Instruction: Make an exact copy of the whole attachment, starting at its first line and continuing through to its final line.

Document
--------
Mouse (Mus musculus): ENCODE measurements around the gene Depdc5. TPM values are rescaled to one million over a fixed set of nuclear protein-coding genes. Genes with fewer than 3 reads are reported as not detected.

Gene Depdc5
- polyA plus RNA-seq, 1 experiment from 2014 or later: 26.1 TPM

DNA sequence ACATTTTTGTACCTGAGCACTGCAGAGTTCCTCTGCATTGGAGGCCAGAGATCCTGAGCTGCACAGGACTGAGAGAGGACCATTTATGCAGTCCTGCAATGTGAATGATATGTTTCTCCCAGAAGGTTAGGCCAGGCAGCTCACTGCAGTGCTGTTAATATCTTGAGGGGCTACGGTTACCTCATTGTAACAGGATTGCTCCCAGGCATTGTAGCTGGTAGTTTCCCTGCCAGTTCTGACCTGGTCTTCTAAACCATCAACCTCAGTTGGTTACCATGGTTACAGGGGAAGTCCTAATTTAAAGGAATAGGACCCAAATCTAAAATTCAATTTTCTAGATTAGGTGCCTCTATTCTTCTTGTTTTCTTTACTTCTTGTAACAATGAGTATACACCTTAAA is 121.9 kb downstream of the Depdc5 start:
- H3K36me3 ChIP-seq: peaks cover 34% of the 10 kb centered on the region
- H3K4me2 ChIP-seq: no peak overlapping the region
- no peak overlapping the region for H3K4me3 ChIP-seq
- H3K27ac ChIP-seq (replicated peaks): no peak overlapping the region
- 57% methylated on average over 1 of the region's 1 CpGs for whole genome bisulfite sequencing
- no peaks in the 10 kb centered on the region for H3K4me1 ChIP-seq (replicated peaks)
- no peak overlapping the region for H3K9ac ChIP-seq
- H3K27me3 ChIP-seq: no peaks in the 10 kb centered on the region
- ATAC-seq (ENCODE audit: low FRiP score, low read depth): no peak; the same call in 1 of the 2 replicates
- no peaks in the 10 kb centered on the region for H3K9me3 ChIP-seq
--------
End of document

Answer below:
Mouse (Mus musculus): ENCODE measurements around the gene Depdc5. TPM values are rescaled to one million over a fixed set of nuclear protein-coding genes. Genes with fewer than 3 reads are reported as not detected.

Gene Depdc5
- polyA plus RNA-seq, 1 experiment from 2014 or later: 26.1 TPM

DNA sequence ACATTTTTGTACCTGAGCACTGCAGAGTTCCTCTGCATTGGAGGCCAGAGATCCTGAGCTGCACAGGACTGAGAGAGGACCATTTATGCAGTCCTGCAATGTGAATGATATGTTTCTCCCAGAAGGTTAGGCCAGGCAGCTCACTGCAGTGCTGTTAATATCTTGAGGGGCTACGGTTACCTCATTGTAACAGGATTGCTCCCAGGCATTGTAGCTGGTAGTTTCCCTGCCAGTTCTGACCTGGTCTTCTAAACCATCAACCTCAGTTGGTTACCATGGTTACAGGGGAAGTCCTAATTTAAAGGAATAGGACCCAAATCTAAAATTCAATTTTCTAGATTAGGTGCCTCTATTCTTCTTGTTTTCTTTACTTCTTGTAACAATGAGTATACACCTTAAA is 121.9 kb downstream of the Depdc5 start:
- H3K36me3 ChIP-seq: peaks cover 34% of the 10 kb centered on the region
- H3K4me2 ChIP-seq: no peak overlapping the region
- no peak overlapping the region for H3K4me3 ChIP-seq
- H3K27ac ChIP-seq (replicated peaks): no peak overlapping the region
- 57% methylated on average over 1 of the region's 1 CpGs for whole genome bisulfite sequencing
- no peaks in the 10 kb centered on the region for H3K4me1 ChIP-seq (replicated peaks)
- no peak overlapping the region for H3K9ac ChIP-seq
- H3K27me3 ChIP-seq: no peaks in the 10 kb centered on the region
- ATAC-seq (ENCODE audit: low FRiP score, low read depth): no peak; the same call in 1 of the 2 replicates
- no peaks in the 10 kb centered on the region for H3K9me3 ChIP-seq